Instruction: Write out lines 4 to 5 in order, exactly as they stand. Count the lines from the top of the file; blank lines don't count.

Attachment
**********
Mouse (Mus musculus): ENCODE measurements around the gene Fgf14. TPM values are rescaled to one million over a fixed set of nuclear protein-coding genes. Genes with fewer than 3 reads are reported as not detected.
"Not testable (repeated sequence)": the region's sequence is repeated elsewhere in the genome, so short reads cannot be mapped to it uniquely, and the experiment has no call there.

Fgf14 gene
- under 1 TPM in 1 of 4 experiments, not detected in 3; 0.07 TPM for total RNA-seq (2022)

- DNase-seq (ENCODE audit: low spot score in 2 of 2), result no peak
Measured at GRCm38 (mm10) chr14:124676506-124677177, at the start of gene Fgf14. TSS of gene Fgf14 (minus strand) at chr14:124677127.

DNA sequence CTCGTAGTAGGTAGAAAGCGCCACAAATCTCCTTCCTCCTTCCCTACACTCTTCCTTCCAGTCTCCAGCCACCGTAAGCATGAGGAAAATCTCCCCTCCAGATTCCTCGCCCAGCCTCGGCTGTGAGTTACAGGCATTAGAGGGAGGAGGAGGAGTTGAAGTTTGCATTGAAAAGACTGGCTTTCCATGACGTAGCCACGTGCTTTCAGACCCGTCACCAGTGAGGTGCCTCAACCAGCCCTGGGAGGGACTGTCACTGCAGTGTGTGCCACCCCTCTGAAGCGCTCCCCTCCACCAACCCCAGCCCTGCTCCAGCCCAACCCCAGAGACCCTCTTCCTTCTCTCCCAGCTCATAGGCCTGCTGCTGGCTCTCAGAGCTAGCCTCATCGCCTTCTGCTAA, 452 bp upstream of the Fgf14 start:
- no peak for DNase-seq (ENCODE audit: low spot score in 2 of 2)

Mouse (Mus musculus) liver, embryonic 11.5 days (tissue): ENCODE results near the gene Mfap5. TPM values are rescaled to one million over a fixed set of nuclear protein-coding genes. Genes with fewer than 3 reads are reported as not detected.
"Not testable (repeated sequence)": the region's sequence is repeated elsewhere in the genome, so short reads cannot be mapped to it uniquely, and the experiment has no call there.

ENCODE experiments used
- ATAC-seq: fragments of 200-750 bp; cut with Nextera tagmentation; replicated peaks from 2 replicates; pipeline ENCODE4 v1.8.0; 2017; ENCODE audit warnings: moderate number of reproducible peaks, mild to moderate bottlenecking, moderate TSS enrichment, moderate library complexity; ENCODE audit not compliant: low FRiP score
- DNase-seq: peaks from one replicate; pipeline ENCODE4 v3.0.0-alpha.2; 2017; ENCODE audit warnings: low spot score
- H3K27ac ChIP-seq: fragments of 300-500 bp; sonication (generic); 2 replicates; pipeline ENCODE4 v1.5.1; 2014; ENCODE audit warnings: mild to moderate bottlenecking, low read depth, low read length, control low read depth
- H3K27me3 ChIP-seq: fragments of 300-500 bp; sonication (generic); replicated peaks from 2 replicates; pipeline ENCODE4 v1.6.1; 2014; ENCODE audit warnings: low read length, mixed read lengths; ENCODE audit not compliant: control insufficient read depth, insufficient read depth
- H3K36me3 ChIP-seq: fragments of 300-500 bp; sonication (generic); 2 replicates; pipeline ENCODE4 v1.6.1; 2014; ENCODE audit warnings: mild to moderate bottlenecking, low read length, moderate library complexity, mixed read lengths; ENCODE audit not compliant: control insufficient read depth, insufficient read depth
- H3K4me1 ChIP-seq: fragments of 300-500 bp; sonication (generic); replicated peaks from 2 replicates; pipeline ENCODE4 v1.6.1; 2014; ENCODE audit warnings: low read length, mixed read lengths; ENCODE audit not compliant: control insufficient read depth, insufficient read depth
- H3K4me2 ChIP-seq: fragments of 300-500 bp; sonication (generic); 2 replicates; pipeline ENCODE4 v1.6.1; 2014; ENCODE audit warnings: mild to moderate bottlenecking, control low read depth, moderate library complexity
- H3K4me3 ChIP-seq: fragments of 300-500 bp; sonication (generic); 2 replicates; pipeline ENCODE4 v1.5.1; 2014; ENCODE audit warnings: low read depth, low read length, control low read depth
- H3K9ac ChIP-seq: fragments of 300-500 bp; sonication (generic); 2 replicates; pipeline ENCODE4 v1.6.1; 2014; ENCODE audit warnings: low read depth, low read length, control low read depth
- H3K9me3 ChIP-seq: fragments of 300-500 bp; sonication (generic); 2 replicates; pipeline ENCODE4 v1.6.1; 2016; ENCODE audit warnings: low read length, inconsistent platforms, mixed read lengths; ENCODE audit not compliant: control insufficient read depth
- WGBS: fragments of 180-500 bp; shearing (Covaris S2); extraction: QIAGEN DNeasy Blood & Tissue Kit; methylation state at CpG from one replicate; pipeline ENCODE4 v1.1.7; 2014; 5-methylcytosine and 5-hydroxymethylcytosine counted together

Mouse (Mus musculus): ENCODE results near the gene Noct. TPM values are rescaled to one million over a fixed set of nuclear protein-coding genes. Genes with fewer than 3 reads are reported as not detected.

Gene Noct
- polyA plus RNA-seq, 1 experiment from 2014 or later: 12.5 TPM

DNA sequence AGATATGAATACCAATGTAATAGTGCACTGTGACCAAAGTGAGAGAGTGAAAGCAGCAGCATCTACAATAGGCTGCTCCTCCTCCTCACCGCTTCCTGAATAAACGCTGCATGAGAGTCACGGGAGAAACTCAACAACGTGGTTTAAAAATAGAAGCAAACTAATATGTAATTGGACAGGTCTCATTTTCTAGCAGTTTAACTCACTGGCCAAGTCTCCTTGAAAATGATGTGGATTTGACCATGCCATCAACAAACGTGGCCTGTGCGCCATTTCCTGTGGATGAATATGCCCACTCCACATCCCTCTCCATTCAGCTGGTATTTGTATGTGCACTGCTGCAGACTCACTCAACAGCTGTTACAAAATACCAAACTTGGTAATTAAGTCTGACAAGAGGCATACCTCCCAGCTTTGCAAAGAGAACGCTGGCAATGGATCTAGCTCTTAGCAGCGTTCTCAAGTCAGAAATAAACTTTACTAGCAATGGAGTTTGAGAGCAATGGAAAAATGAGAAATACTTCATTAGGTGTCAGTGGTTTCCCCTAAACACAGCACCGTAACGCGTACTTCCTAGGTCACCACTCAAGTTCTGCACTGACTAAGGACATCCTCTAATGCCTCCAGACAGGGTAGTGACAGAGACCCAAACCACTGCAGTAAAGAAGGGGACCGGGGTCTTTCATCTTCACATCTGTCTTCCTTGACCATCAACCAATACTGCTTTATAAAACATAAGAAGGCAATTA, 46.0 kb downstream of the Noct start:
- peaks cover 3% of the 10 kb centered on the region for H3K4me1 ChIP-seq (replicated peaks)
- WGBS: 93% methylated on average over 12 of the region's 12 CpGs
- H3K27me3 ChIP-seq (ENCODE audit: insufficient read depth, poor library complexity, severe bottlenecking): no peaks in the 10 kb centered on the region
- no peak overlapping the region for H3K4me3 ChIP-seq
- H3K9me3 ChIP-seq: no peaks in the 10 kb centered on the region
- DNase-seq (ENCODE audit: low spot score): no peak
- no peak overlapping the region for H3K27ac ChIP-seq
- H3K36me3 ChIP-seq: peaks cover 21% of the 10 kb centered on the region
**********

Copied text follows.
- under 1 TPM in 1 of 4 experiments, not detected in 3; 0.07 TPM for total RNA-seq (2022)

- DNase-seq (ENCODE audit: low spot score in 2 of 2), result no peak